Just after Christmas in 2018, Russia’s armed forces launched a ballistic missile carrying a HGV called Avangard from base in the Ural mountains. After separating from the ballistic missile carrier, it is claimed the hypersonic weapon zigzagged 6,000 kilometres across Siberia at speeds up to Mach 27 before hitting a target on the Kamchatka Peninsula. Russia has apparently now put this nuclear capable HGV into service, making Russia the first to be armed with a hypersonic weapon.

The second design, Kinzhal (dagger), it is claimed can immediately destroy US nuclear bases in Europe. The stationary weapon is ideal for a prompt strike. It can be delivered by a high-speed carrier such as a fifth-generation fighter. The missile has a long-range and hit precision comparable to Iskander missiles. It has a claimed range of more than 2,000 kilometres, a speed of more than Mach 10, and an ability to perform evasive manoeuvres at every stage of flight carrying both conventional and nuclear warheads. Reports have since indicated that the Kinzhal missile has entered service and that up to 10 MiG-31s have been modified to carry the missiles. The 10 aircraft deployed on experimental combat duty in the Southern Military District, bordering Ukraine and the Black Sea.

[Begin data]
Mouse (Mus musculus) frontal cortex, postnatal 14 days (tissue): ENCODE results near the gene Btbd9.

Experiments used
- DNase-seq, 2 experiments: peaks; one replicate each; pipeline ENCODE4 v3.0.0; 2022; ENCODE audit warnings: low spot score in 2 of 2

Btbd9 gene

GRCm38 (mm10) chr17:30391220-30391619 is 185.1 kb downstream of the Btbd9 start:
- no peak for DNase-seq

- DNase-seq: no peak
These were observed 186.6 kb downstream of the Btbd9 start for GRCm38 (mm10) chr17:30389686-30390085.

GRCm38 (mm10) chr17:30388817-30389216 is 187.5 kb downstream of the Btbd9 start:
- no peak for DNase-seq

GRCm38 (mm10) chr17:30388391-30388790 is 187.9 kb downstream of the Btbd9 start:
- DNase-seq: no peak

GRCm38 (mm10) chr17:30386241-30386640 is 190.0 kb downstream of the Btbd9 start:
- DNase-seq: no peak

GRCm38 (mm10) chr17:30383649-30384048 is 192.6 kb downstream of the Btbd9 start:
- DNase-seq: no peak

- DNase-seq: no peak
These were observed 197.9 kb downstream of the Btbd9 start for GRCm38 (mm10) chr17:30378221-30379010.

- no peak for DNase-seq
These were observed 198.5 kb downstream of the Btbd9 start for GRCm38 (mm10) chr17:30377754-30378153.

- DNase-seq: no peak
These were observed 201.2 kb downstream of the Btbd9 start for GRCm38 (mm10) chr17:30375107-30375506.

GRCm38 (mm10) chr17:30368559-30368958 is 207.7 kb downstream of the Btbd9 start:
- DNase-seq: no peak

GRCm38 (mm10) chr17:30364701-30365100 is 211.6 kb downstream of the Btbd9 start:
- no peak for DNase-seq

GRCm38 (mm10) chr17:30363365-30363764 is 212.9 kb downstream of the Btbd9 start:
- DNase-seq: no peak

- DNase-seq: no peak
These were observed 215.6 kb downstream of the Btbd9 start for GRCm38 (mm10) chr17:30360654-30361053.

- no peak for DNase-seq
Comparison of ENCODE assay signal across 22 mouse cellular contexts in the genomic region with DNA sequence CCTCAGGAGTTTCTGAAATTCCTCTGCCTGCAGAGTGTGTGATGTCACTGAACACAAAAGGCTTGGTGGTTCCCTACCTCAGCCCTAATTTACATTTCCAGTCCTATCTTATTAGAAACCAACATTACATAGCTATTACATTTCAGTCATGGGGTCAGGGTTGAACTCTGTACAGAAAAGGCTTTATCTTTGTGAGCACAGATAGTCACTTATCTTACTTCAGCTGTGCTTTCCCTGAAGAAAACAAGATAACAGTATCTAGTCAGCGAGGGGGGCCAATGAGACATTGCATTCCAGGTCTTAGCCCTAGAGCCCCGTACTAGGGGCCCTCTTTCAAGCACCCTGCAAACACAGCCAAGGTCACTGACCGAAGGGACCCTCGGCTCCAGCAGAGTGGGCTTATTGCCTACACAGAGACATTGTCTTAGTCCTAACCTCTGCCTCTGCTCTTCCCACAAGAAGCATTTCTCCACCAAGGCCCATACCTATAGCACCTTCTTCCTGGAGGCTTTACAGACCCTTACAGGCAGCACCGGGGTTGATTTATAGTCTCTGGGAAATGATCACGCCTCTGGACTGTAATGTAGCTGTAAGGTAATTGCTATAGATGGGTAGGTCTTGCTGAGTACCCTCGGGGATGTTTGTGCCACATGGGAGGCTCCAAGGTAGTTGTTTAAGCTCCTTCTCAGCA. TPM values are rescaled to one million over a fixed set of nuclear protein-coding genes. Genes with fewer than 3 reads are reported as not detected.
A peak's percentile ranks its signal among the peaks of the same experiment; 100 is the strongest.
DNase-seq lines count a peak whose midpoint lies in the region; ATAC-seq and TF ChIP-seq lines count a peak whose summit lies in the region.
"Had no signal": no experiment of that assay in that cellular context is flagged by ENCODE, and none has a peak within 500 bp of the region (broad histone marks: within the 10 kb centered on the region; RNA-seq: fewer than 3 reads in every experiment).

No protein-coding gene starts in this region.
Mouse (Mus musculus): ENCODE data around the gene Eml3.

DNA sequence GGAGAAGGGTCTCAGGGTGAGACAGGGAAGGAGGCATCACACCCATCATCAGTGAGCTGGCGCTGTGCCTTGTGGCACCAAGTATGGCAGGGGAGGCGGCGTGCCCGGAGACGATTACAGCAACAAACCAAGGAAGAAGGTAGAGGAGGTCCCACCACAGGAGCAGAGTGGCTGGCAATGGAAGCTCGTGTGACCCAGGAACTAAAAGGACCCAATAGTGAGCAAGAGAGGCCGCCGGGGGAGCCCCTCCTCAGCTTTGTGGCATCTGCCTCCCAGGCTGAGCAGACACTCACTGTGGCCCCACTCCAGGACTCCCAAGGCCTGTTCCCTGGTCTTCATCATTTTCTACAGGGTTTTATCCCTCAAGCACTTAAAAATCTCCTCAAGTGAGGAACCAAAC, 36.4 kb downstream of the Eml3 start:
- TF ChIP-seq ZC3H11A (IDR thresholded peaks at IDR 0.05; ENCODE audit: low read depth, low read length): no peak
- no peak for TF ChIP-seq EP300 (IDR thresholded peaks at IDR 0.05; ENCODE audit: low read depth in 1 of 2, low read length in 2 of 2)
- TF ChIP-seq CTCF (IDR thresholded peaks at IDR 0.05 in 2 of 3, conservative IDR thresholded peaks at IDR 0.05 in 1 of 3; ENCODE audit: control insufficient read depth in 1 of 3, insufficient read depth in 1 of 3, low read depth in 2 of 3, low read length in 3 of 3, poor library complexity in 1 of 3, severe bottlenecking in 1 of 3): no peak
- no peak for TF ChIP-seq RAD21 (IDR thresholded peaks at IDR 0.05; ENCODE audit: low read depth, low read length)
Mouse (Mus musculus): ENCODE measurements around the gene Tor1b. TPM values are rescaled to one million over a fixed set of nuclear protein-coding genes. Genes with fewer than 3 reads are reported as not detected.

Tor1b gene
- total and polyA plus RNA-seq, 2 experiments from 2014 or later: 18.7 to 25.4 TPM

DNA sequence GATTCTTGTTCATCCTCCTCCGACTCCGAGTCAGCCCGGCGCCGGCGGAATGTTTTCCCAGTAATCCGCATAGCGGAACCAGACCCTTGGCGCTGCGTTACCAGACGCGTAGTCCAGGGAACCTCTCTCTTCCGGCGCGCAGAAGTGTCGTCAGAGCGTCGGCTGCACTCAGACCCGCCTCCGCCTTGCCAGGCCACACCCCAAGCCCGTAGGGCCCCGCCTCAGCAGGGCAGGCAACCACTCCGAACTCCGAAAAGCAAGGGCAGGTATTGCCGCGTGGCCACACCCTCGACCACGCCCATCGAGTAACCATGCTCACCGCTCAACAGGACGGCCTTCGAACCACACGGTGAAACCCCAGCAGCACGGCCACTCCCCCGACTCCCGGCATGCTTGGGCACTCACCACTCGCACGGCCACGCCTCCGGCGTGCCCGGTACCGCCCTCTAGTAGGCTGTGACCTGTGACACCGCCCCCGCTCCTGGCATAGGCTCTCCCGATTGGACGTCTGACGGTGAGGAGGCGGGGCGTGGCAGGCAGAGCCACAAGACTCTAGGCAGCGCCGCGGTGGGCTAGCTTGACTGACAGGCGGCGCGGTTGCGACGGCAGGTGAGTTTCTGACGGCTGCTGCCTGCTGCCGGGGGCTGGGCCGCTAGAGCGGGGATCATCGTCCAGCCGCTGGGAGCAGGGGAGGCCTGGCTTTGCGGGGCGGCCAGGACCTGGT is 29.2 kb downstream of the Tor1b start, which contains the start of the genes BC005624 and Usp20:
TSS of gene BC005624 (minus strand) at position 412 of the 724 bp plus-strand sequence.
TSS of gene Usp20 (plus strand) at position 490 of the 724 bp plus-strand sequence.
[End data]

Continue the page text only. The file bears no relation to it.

The third and newest hypersonic weapons the Russians have claimed is 3M22 Zircon or the SS-N-33, which is a maneuvering anti-ship hypersonic cruise missile developed in Russia. The Zircon’s estimated range is 500 kilometres at a low level and up to 750 kilometres at a semi-ballistic trajectory, but the state-owned media in Russia reports the range as 1,000 kilometres. It’s a two-stage missile that uses solid fuel in the first stage and a scramjet motor in the second stage.

Who has what? The US

The US has actively pursued the development of hypersonic weapons as a part of its conventional prompt global strike program since the early 2000s. In recent years, the US has focused such efforts on developing hypersonic glide vehicles, which are launched from a rocket before gliding to a target, and hypersonic cruise missiles, which are powered by high-speed, air-breathing engines during flight. As Vice Chairman of the Joint Chiefs of Staff and former Commander of US Strategic Command General John Hyten has stated, these weapons could enable “responsive, long-range, strike options against distant, defended, and/or time-critical threats [such as road-mobile missiles] when other forces are unavailable, denied access, or not preferred”.

Funding for such weapons has remained restrained, however with Russia and China developing their capabilities there is now growing interest in its defence community and Congress to ensure they do not fall behind, especially as Russia and China have been openly wanting to integrate nuclear capability into these weapons.

The Pentagon’s FY2021 budget request for all hypersonic-related research is $3.2bn – up from $2.6bn in the FY2020 request – including $206.8m for hypersonic defence programs.

Whilst the US has tested hypersonic weapons they are yet to place into service either a HGV or HCM. After decades of fits and starts, any advantage that US hypersonic R&D once held has largely eroded away. Its wind tunnels and other testing infrastructure are ageing and challenges such as tweaking designs to ensure engine walls don’t melt have slowed progress on scramjets.